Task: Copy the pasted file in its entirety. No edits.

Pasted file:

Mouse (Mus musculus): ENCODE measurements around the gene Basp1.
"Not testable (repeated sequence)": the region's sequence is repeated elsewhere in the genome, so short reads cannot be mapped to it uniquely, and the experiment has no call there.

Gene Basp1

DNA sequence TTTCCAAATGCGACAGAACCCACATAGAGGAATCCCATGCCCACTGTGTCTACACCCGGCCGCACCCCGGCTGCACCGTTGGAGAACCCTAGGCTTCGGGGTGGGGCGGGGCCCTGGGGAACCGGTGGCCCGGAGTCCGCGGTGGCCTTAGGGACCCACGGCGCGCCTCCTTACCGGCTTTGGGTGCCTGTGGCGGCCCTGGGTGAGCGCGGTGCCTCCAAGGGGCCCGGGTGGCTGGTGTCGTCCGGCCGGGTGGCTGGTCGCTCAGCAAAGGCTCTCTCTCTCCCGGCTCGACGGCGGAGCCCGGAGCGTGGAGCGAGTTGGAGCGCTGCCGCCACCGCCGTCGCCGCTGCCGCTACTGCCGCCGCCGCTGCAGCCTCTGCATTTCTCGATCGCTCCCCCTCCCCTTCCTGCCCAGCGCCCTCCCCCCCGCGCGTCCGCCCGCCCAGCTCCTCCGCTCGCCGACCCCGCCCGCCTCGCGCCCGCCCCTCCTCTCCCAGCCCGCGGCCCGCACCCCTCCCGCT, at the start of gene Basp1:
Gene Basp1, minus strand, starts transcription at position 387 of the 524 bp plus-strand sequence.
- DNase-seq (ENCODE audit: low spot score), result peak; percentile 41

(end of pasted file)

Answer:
Mouse (Mus musculus): ENCODE measurements around the gene Basp1.
"Not testable (repeated sequence)": the region's sequence is repeated elsewhere in the genome, so short reads cannot be mapped to it uniquely, and the experiment has no call there.

Gene Basp1

DNA sequence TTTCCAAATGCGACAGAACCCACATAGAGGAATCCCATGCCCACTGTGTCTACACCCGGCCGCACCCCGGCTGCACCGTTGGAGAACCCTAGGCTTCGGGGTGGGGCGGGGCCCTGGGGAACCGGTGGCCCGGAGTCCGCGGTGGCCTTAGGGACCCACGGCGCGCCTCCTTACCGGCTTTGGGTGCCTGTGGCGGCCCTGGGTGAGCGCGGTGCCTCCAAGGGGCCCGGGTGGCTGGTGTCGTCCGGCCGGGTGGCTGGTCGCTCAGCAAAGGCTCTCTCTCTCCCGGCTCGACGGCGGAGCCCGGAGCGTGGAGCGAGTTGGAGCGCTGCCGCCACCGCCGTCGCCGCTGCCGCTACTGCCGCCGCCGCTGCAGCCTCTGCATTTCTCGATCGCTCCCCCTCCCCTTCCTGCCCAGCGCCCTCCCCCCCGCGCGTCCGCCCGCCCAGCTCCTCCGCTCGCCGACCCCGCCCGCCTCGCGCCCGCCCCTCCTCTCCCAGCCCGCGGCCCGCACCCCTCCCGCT, at the start of gene Basp1:
Gene Basp1, minus strand, starts transcription at position 387 of the 524 bp plus-strand sequence.
- DNase-seq (ENCODE audit: low spot score), result peak; percentile 41